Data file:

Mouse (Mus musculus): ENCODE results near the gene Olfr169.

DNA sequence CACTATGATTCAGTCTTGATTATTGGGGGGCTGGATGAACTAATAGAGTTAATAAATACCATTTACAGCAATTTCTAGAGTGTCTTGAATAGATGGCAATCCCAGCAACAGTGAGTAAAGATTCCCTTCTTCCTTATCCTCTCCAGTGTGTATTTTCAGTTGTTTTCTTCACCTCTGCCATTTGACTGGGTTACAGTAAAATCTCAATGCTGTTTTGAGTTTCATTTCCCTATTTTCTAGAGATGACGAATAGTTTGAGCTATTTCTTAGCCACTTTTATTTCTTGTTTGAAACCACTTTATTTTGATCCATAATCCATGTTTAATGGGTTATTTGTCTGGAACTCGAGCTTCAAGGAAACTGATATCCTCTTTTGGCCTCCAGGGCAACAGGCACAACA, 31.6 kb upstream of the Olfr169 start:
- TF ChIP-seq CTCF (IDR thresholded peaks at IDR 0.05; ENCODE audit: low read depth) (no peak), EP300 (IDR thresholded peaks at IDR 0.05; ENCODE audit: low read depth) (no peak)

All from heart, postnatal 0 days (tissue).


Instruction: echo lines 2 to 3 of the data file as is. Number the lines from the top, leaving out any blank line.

DNA sequence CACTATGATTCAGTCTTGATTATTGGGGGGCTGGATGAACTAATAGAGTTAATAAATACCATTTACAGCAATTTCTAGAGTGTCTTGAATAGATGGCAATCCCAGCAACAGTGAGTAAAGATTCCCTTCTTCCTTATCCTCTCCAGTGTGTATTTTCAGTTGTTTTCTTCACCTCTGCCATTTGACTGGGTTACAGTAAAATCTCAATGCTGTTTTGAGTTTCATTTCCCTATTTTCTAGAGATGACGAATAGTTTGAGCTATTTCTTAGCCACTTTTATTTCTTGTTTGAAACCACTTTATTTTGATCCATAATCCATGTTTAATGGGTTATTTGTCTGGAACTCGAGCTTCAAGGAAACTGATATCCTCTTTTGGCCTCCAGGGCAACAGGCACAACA, 31.6 kb upstream of the Olfr169 start:
- TF ChIP-seq CTCF (IDR thresholded peaks at IDR 0.05; ENCODE audit: low read depth) (no peak), EP300 (IDR thresholded peaks at IDR 0.05; ENCODE audit: low read depth) (no peak)